on/in the street,
    1. without a home: You'll be out on the street if the rent isn't paid.
    2. without a job or occupation; idle.
    3. out of prison or police custody; at liberty.
    up one's street, British. alley1(def 7).

Origin of street

before 900; Middle English; Old English strēt, strǣt; cognate with Dutch straat, German Strasse; all ≪ Latin (via) strāta paved (road); see stratum
Related formsstreet·less, adjectivestreet·like, adjectivein·ter·street, adjective

Synonyms for street

1. roadway, concourse. Street, alley, avenue, boulevard all refer to public ways or roads in municipal areas. A street is a road in a village, town, or city, especially a road lined with buildings. An alley is a narrow street or footway, especially at the rear of or between rows of buildings or lots. An avenue is properly a prominent street, often one bordered by fine residences and impressive buildings, or with a row of trees on each side. A boulevard is a beautiful, broad street, lined with rows of stately trees, especially used as a promenade. In some cities street and avenue are used interchangeably, the only difference being that those running one direction (say, north and south) are given one designation and those crossing them are given the other. Unabridged Based on the Random House Unabridged Dictionary, © Random House, Inc. 2019

Examples from the Web for street

Contemporary Examples of street

Historical Examples of street

  • Sorely distressed, he walked back to his lodgings in Thirty-second Street.

    The Spenders

    Harry Leon Wilson

  • “I would not be seen in the street with that scarecrow,” murmured Giles.

    The Armourer's Prentices

    Charlotte M. Yonge

  • At Thirty-second Street he ran into Burman, with whom he had all but cornered wheat.

    The Spenders

    Harry Leon Wilson

  • I did hear, too, that she takes a flyer in the Street now and then.

    The Spenders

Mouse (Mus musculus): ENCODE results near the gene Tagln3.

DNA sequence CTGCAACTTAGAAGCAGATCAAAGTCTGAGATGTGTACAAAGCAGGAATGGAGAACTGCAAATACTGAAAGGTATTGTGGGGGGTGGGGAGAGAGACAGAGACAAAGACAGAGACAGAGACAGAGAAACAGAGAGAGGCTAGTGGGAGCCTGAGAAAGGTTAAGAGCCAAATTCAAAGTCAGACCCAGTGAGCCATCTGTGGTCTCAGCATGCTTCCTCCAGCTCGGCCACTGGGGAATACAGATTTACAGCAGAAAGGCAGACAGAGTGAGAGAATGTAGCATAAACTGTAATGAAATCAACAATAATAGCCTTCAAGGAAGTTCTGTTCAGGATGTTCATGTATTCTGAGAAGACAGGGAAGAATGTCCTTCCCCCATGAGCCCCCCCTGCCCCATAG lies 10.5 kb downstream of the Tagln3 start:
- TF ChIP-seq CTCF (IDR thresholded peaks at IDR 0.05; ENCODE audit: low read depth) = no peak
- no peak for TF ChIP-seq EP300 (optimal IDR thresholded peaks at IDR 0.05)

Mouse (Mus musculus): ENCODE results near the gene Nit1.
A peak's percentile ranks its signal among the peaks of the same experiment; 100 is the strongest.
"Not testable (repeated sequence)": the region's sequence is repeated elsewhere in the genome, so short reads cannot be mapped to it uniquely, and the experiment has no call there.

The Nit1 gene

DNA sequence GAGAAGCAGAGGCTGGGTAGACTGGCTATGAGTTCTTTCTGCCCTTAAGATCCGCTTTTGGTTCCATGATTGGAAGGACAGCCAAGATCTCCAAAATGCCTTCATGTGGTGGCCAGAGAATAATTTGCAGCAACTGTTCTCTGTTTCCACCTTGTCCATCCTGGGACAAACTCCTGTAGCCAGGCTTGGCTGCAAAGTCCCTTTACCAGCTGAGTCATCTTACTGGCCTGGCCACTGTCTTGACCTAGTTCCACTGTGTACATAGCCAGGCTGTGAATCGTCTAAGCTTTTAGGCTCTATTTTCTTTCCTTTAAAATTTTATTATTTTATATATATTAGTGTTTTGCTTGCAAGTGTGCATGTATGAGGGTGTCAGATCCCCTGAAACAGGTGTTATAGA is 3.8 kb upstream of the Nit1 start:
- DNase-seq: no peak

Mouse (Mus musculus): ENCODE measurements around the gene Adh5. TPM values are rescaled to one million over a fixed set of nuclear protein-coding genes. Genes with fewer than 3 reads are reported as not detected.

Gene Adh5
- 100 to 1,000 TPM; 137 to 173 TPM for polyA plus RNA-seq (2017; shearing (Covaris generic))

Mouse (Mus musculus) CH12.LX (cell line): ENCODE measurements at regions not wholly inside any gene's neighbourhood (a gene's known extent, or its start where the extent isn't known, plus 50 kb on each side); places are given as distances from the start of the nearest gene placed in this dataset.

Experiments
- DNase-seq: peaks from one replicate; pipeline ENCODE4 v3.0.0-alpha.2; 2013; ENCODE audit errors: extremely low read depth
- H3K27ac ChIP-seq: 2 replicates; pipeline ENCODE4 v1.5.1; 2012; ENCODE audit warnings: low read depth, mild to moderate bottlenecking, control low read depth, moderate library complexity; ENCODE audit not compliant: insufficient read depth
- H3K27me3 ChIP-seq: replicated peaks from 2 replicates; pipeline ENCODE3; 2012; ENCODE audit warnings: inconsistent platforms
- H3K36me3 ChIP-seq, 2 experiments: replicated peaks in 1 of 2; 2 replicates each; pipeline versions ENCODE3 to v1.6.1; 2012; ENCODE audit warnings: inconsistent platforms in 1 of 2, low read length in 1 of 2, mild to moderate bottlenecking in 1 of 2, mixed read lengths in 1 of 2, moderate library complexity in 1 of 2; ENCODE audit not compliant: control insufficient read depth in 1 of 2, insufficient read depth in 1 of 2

Harry Leon Wilson

  • Mrs. Bines had never seen so many children as flooded this street.

    The Spenders

    Harry Leon Wilson

British Dictionary definitions for street



  1. (capital when part of a name)a public road that is usually lined with buildings, esp in a townOxford Street
  2. (as modifier)a street directory
the buildings lining a street
the part of the road between the pavements, used by vehicles
the people living, working, etc, in a particular street
(modifier) of or relating to the urban counterculturestreet style; street drug
man in the street an ordinary or average citizen
on the streets
  1. earning a living as a prostitute
  2. homeless
streets ahead of informal superior to, more advanced than, etc
streets apart informal markedly different
up one's street or right up one's street informal (just) what one knows or likes best

verb (tr)

Australian to outdistance

Word Origin for street

Old English strǣt, from Latin via strāta paved way (strāta, from strātus, past participle of sternere to stretch out); compare Old Frisian strēte, Old High German strāza; see stratus
Collins English Dictionary - Complete & Unabridged 2012 Digital Edition © William Collins Sons & Co. Ltd. 1979, 1986 © HarperCollins Publishers 1998, 2000, 2003, 2005, 2006, 2007, 2009, 2012

Word Origin and History for street

Old English stret (Mercian, Kentish), stræt (West Saxon) "street, high road," an early West Germanic borrowing from Late Latin strata, used elliptically for via strata "paved road," from fem. past participle of Latin sternere "lay down, spread out, pave," from PIE *stre-to- "to stretch, extend," from root *stere- "to spread, extend, stretch out" (see structure (n.)). The Latin is also the source of Spanish estrada, Old French estrée, Italian strada.

"The normal term in OE for a paved way or Roman road, later extended to other roads, urban streets, and in SE dialects to a street of dwellings, a straggling village or hamlet" [Cambridge Dictionary of English Place-Names]. Originally of Roman roads (e.g. Watling Street, Icknield Street). "In the Middle Ages, a road or way was merely a direction in which people rode or went, the name street being reserved for the made road." [Weekley] Used since c.1400 to mean "the people in the street;" modern sense of "the realm of the people as the source of political support" dates from 1931. Man in the street "ordinary person, non-expert" is attested from 1831. Street people "the homeless" is from 1967; street smarts is from 1972; street-credibility is from 1979.

Online Etymology Dictionary, © 2010 Douglas Harper

Idioms and Phrases with street


see back street; easy street; man in the street; on the street; side street; work both sides of the street.

The American Heritage® Idioms Dictionary Copyright © 2002, 2001, 1995 by Houghton Mifflin Harcourt Publishing Company. Published by Houghton Mifflin Harcourt Publishing Company.